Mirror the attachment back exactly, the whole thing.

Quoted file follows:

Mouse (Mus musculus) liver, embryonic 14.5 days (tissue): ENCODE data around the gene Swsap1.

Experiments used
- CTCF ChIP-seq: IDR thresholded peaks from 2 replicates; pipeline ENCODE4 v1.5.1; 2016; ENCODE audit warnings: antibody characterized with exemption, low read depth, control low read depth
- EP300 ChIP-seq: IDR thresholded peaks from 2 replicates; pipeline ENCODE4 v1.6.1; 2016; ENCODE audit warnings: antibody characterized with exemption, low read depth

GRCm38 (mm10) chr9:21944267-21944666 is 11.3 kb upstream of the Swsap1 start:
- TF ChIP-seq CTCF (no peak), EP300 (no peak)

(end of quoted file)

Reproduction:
Mouse (Mus musculus) liver, embryonic 14.5 days (tissue): ENCODE data around the gene Swsap1.

Experiments used
- CTCF ChIP-seq: IDR thresholded peaks from 2 replicates; pipeline ENCODE4 v1.5.1; 2016; ENCODE audit warnings: antibody characterized with exemption, low read depth, control low read depth
- EP300 ChIP-seq: IDR thresholded peaks from 2 replicates; pipeline ENCODE4 v1.6.1; 2016; ENCODE audit warnings: antibody characterized with exemption, low read depth

GRCm38 (mm10) chr9:21944267-21944666 is 11.3 kb upstream of the Swsap1 start:
- TF ChIP-seq CTCF (no peak), EP300 (no peak)